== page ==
Henry spoke. “I am so grateful that Semester at Sea can spread the message of the injustice done to the Dalit people in India. You will take our message to so many people in your world. God bless you all. Let us take a moment to meditate on peace and freedom for all people.”
I peeked. Everyone had their eyes closed—the quick-witted librarian, the girl in my creative writing class who rarely spoke. I closed my eyes again, and meditated on peace and freedom.
When the moment was over, Henry asked if anyone would like to sing a song. Rhonda, an African-American from Alabama whose father was a minister, sang a song about Jesus. Then a student I didn’t know, a plain girl with wide-set eyes and a bowl cut, announced: “I’m thinking of a different song.” In a low voice, she began to sing “We Shall Overcome.”
Then we were all singing. And I had tears in my eyes.
There I was, free of cynicism, academic imperative, or judgment of any kind. I felt gratitude and hope. I felt good.
I signed up for a three-day tour to Cairo. Flaubert had written about his first sight of the Great Pyramids—it seemed like the floor of his soul had just dropped out. I watched the sun rise over the Pyramids. I knew how Flaubert felt.
Then I got back on the bus.
And so it went.
During my first few days on Outward Bound, years ago, I was that girl who suddenly “had to go to the bathroom” the minute it was time to scrape the pots. I let the boys carry my gear. Slowly, I started volunteering to carry the shovel or extra food. I offered to take gear for the boys. It took me months to feel tough.
On my second day in Bolivia, while searching out a cup of coffee, I got caught up in a demonstration against the privatization of water. Cholitas threw split-open fruits at me and stained my dress, then laughed hysterically at my stunned reaction. I had no idea what was going on. It took the rest of the week to figure out just how, exactly, I’d been supporting the opposition: by holding that coffee cup in my hand, in front of a shop that was supposed to be closed in protest.
On my third day in Burma, I took hundreds of photographs through a grimy bus window which came to be known (in my mind) as the “Burmese Dreams Series.” (“The blur’s on purpose! It’s to create a dreamy effect.”) I was using a different filter, one I’d previously considered a barrier: I’d used a window. I took my blurry experience of Burma home with me. I showed it on coffee shop walls.
On my second day in Cambodia, I saw skulls piled atop skulls; you could see where heads had been broken, and where bullets had entered. I bought a brief history guide to Cambodia and couldn’t put it down. This led to the reading of Khmer testimonials, which led to the watching of several movies, which led to more and more books, which led to obsessive Internet searches on ways to get paid to go to Cambodia as an English teacher. Who knows where that will lead.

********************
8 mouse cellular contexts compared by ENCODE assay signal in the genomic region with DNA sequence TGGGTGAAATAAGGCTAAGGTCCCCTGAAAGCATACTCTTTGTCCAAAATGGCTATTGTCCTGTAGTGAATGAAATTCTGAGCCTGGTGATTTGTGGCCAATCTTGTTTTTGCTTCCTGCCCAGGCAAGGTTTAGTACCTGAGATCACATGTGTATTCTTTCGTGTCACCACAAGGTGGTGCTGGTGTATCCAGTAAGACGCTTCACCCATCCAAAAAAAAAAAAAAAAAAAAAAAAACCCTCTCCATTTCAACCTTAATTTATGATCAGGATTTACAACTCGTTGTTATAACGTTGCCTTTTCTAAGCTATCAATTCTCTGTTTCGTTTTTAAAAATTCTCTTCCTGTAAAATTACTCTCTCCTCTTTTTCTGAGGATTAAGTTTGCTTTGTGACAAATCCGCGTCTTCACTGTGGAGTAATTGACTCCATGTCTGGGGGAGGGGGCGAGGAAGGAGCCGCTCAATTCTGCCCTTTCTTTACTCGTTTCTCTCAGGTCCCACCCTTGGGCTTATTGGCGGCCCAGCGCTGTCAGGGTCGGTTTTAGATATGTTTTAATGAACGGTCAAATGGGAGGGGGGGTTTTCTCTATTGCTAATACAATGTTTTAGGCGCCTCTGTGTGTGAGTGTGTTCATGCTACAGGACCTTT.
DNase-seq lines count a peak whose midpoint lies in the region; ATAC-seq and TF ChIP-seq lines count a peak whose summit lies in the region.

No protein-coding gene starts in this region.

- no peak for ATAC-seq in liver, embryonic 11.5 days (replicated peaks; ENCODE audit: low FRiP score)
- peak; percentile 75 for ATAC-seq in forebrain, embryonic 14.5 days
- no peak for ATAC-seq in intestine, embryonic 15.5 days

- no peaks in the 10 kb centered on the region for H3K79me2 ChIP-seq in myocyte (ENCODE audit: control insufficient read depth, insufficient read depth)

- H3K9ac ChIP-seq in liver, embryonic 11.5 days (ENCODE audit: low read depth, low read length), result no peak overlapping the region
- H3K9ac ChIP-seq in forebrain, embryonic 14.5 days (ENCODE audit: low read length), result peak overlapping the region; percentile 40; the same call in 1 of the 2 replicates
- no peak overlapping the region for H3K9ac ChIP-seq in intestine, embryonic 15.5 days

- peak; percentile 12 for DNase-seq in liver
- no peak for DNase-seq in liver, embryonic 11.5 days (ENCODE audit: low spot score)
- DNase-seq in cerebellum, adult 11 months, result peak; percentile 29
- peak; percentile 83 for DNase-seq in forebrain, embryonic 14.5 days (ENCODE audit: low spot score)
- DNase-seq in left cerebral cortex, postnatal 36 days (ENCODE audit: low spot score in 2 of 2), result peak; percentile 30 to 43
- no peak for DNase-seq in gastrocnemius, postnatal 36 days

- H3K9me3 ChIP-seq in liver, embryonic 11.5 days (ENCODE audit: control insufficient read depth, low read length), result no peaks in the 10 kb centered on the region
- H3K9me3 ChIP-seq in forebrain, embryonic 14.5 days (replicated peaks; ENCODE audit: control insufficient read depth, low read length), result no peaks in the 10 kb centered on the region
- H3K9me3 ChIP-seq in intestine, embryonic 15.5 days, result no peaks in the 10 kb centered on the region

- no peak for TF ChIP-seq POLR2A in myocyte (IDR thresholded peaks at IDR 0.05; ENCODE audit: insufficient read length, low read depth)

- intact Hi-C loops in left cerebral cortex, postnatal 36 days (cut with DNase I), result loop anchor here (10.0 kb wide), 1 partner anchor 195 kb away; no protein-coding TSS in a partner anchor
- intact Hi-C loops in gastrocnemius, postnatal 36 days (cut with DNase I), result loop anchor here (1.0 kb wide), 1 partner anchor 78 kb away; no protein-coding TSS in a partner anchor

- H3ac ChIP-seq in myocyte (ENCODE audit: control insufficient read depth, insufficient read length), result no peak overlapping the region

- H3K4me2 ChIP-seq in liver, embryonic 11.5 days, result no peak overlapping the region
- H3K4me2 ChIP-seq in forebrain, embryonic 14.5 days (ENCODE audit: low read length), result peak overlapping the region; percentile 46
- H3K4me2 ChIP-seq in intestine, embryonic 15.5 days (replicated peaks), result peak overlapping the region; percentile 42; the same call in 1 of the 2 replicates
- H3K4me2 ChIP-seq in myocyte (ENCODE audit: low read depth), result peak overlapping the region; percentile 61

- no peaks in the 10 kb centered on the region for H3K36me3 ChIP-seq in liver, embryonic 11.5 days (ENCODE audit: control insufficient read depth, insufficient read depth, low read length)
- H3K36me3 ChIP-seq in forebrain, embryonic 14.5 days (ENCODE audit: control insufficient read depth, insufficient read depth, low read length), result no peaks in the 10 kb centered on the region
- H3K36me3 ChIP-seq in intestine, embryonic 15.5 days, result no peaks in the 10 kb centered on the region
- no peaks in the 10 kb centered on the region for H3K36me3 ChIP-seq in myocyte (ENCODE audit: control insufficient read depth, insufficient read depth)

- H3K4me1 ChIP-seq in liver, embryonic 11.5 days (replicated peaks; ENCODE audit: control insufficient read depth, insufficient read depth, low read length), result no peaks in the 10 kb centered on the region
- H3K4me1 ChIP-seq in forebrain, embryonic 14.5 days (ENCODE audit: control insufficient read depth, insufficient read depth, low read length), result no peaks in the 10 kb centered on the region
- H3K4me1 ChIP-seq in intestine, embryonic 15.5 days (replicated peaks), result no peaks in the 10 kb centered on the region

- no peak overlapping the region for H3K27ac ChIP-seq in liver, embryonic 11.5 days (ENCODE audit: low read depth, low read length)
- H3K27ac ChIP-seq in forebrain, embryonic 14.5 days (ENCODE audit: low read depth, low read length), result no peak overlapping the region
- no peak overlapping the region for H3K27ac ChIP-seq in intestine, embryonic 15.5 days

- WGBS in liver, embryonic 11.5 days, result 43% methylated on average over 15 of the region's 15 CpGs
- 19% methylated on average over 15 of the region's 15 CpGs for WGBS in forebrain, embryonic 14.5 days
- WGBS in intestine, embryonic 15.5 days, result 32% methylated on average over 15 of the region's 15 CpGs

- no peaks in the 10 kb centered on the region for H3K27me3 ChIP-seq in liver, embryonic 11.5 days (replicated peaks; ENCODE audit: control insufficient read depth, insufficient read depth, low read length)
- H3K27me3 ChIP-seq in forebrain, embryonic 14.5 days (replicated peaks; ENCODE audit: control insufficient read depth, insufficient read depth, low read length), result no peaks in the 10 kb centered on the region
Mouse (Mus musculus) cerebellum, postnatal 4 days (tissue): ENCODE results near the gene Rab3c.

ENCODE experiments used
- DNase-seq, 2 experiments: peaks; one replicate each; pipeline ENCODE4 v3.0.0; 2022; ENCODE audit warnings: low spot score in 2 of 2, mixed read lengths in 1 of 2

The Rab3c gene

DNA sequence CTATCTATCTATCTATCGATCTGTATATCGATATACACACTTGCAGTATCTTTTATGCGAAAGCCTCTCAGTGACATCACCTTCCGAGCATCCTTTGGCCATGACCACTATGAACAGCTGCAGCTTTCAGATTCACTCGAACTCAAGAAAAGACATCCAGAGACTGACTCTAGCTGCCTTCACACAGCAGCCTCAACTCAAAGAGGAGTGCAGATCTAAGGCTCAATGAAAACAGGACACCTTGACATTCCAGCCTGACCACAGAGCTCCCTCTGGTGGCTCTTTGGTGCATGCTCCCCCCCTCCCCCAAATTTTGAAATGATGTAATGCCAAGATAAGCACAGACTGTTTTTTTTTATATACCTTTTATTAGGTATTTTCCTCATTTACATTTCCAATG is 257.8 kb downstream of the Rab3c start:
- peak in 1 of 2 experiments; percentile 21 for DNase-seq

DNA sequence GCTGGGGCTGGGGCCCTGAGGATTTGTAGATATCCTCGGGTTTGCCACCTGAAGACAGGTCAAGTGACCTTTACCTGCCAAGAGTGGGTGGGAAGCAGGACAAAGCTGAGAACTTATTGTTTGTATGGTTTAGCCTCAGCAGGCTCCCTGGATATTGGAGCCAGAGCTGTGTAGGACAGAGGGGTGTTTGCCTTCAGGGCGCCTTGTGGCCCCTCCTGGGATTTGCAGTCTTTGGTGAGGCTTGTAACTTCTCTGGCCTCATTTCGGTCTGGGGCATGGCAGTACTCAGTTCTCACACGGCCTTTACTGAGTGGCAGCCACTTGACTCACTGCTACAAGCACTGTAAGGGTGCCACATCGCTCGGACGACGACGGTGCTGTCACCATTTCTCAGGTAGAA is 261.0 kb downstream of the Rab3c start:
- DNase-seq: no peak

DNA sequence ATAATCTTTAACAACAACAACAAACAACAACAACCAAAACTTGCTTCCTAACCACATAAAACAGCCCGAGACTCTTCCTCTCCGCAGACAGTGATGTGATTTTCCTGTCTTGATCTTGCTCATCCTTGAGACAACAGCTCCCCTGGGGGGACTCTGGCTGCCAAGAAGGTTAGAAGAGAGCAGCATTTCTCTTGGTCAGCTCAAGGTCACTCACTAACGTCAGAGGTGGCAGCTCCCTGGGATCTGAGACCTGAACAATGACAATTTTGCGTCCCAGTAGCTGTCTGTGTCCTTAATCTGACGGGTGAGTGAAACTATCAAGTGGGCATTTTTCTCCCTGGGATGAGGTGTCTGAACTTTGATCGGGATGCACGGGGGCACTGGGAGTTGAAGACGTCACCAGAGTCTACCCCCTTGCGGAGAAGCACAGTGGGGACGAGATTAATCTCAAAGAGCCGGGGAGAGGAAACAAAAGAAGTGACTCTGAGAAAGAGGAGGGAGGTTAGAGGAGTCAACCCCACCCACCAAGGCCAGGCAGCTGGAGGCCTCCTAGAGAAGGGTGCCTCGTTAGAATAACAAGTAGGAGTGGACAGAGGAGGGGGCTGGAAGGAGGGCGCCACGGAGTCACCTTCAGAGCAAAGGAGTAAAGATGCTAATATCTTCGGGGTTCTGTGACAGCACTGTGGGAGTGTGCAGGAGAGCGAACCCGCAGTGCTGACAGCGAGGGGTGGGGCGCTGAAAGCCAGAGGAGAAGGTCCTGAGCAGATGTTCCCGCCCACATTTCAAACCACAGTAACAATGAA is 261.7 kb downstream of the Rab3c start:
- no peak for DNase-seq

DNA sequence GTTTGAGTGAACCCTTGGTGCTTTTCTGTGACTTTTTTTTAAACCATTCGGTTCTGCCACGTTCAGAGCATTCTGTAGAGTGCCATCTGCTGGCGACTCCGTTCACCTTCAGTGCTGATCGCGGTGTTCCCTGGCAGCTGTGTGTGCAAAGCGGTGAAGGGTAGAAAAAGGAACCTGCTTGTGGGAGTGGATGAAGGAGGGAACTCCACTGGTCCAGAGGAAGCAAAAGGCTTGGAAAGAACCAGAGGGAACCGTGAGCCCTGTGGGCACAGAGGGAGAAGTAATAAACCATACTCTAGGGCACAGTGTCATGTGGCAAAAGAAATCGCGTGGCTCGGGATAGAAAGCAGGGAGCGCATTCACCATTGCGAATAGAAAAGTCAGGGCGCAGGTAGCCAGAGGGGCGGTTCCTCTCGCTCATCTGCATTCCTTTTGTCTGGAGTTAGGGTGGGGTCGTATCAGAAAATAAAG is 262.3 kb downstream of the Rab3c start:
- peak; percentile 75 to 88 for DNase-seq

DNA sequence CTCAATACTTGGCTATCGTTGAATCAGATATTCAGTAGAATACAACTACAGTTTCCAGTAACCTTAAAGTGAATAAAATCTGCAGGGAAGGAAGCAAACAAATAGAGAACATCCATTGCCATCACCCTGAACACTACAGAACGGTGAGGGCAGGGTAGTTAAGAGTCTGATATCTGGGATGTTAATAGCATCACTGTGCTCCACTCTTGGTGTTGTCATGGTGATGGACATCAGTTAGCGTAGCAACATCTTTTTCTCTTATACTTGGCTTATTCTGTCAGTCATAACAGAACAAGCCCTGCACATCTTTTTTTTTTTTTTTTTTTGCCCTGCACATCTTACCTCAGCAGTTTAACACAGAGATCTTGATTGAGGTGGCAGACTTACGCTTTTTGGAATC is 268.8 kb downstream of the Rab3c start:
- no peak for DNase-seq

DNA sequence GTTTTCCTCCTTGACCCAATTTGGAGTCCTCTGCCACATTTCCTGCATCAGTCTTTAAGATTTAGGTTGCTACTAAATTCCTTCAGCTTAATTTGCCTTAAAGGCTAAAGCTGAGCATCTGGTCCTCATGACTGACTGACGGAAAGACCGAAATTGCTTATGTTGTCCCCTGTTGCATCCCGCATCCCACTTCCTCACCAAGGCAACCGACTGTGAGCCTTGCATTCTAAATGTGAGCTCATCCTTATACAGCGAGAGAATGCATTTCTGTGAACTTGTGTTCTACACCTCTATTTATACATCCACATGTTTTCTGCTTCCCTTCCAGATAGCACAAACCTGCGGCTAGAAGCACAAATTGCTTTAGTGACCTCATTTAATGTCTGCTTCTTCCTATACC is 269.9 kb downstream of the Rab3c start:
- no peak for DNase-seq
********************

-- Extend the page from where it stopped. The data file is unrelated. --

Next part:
Sometimes it takes months to trigger a change in the course of your life. Sometimes it takes one day. One comment by a Dominican-American writer whose work you admire.
Or one moment: The sight of the rack upon which Cambodian teachers were tortured.
You can get used to anything. Cambodians who starved in forced labor camps under the Khmer Rouge can tell you that. One woman I read about got used to eating grass, and looked forward to mice finding shelter in her make-shift home, so that she and her brother could hunt them and cook them. I got used to iceberg lettuce and looked forward to “taco day,” where once I’d gotten used to ice-cold showers and the sight of lice.
Everything is exotic to someone. It depends only on what you’re used to. When the shock of the unfamiliar eventually wears off, you’re left with a new “normal.” You’re a humanist. All it takes is willingness and time.
What if you’re long on willingness and short on time? The fascination fails to wear off. That fascination is bound to take real root somewhere and hold on.
When Semester at Sea nostalgia hits, it’s not about, say, India — though I feel another kind of yearning when I think of India. I wasn’t done with India. Someday, I would go back, and I’d begin somewhere other than the filthy chaos that was Chennai. And I’d gotten gypped in Hawaii with that “cultural” center. I’d have to go back. But these site-specific feelings were about the future, hope for what I would do rather than memories of what I had done.
When I feel nostalgia, it’s for my cabin.
At home, months later, I open the kitchen cupboard and I am hit by the strong smell of sweet Turkish coffee with its cardamom kick. This coffee, in its yellow paper sack with red Arabic writing running up the sides, is the smell of my cabin. One whiff and I’m back in my cabin, zipping up my black silk dress from Vietnam, getting ready for a social in the faculty/staff lounge, smearing sticky Egyptian sandalwood oil on the insides of my wrists with a plastic wand. There are ice cubes melting slowly in my ice bucket. My books, including newly-read guides on Burma and Cambodia, are upright and aligned, because Edwin has made them so. There is the reassuring sensation of the air conditioning. And the ceaseless rush of water past the porthole.
I forgot there were windows in Classroom 3. I got used to them.
I went back to Emerson College, where I’d taught the Exoticism course for five years. This year, it was a kinder, gentler Exoticism.
“Flaubert is such an ethnocentrist,” students would say. “He just lived in his own little bubble.”
I would tell them, “Maybe we should give Flaubert a break.” • 6 August 2007
All photos by author.
Alden Jones teaches at Emerson College and at the Bay State Correctional Facility in Massachusetts. Her fiction and nonfiction has appeared in magazines and anthologies including The Best American Travel Writing, Agni, The Iowa Review, and Prairie Schooner. She is at work on a collection of travel essays. She can be reached at firstname.lastname@example.org.